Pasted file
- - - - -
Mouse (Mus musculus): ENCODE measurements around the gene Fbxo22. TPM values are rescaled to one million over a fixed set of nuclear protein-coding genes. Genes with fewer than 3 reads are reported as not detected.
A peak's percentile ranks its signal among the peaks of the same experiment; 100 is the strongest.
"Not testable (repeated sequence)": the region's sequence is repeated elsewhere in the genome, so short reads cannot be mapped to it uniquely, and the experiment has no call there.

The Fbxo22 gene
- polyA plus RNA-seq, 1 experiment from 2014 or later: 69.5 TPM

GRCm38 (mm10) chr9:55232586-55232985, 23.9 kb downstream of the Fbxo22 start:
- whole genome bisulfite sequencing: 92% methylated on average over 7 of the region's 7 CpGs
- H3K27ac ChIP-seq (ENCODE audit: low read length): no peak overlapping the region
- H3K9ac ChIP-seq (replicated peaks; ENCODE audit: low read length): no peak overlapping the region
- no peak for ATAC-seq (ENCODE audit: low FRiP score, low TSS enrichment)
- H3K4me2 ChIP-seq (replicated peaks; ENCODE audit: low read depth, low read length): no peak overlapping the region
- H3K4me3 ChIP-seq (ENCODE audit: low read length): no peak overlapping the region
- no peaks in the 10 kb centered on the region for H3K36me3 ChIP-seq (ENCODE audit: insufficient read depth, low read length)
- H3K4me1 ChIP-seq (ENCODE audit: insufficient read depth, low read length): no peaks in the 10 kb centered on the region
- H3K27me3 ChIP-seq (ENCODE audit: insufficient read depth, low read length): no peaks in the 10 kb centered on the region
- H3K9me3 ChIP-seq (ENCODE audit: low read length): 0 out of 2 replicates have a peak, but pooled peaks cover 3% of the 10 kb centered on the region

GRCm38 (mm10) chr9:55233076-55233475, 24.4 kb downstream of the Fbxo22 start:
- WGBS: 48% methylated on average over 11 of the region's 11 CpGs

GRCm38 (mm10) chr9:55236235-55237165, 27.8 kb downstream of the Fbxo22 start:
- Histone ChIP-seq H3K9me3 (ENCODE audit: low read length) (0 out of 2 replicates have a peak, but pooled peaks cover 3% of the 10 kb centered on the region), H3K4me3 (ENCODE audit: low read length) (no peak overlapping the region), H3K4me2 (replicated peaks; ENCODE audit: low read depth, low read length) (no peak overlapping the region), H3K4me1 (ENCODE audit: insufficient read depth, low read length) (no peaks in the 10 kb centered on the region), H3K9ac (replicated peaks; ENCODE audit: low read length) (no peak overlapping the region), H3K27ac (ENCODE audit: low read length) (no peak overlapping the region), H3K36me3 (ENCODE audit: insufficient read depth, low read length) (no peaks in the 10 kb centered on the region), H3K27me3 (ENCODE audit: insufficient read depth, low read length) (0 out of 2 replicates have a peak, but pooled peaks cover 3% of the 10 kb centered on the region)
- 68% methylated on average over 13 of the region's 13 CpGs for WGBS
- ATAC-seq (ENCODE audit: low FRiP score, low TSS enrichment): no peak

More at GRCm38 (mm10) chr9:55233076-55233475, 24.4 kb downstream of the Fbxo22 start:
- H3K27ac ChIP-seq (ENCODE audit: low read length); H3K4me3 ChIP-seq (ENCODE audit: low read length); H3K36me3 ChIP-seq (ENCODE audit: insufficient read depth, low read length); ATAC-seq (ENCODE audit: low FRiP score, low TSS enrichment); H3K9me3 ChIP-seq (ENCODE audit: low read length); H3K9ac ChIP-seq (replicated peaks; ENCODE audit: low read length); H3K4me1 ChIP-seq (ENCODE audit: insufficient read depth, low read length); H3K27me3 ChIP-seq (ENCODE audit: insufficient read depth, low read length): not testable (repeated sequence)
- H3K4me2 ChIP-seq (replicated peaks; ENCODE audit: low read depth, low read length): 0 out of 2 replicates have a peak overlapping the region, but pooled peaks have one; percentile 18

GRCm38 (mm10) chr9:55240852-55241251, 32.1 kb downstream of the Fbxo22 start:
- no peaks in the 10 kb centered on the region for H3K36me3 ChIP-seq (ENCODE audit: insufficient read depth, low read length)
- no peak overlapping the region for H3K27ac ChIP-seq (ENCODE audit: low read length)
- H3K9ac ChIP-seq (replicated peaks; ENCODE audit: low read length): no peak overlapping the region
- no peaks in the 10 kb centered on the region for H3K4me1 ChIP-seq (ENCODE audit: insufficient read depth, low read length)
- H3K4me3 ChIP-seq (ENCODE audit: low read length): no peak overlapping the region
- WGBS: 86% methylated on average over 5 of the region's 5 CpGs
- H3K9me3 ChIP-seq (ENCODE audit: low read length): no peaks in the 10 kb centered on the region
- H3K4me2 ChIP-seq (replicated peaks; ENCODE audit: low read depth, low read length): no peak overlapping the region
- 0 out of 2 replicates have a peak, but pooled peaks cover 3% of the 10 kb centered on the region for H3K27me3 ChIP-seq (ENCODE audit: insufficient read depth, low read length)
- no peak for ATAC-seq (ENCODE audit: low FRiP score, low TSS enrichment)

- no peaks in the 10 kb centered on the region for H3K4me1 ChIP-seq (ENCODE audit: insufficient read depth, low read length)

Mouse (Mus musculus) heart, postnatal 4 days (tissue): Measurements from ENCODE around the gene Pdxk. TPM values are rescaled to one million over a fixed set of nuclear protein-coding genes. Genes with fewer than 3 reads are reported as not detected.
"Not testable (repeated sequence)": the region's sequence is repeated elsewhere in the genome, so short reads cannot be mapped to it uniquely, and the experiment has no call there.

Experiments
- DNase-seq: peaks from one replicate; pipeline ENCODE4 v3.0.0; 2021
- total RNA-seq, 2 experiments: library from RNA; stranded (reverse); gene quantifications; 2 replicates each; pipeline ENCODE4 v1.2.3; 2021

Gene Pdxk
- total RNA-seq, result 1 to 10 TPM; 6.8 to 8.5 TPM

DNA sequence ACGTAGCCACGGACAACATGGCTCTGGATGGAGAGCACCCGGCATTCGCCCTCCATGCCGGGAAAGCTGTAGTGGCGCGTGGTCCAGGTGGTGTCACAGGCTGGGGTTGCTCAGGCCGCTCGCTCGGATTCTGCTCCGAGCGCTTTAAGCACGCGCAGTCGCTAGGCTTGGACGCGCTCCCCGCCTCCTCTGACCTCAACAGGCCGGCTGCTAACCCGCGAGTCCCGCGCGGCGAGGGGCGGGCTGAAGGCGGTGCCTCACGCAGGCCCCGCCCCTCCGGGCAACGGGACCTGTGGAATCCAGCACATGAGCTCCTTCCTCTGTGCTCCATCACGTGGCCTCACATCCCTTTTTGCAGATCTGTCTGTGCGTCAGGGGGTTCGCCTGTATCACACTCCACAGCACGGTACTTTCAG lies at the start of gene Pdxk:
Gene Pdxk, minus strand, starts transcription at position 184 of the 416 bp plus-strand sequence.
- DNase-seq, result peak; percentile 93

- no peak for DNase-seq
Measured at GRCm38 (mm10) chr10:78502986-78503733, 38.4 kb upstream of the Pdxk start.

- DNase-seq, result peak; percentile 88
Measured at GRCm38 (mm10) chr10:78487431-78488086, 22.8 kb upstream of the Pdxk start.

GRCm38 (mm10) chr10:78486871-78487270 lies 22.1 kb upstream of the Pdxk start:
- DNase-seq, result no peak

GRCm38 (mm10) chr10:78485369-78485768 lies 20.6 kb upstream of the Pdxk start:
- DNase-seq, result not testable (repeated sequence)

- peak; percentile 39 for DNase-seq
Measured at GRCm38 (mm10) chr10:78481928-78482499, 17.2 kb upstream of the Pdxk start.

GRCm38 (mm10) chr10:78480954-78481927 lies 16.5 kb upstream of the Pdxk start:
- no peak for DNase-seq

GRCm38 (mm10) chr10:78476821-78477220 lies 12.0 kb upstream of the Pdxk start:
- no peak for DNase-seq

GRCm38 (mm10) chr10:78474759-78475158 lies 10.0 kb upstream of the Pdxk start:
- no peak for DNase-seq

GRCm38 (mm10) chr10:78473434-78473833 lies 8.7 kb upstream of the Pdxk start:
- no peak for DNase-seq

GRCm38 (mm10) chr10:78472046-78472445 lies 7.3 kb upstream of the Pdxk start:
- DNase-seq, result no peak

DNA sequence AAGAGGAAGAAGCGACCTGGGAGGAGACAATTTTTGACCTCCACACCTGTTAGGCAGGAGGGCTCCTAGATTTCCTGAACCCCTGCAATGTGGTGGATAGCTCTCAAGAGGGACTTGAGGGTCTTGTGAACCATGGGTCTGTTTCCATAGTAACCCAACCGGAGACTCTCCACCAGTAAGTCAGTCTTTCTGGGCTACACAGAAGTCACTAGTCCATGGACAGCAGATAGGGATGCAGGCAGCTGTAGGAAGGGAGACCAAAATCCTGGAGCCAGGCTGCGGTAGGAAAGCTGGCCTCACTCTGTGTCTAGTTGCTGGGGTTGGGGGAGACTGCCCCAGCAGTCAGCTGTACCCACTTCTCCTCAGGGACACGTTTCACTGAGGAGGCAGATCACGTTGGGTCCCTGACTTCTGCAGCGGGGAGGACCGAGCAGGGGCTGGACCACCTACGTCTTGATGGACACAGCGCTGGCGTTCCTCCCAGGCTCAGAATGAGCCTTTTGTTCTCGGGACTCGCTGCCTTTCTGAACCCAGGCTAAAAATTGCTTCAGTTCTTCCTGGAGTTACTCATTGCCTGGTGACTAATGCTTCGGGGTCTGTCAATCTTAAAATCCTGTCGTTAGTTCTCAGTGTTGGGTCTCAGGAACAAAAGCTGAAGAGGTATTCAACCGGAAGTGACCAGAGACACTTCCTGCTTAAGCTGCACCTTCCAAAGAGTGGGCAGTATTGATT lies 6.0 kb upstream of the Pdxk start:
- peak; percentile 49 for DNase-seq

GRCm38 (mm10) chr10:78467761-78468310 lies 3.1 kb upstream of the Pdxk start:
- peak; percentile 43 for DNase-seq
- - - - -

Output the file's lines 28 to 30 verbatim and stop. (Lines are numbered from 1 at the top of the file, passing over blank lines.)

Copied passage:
- no peak overlapping the region for H3K27ac ChIP-seq (ENCODE audit: low read length)
- H3K9ac ChIP-seq (replicated peaks; ENCODE audit: low read length): no peak overlapping the region
- no peaks in the 10 kb centered on the region for H3K4me1 ChIP-seq (ENCODE audit: insufficient read depth, low read length)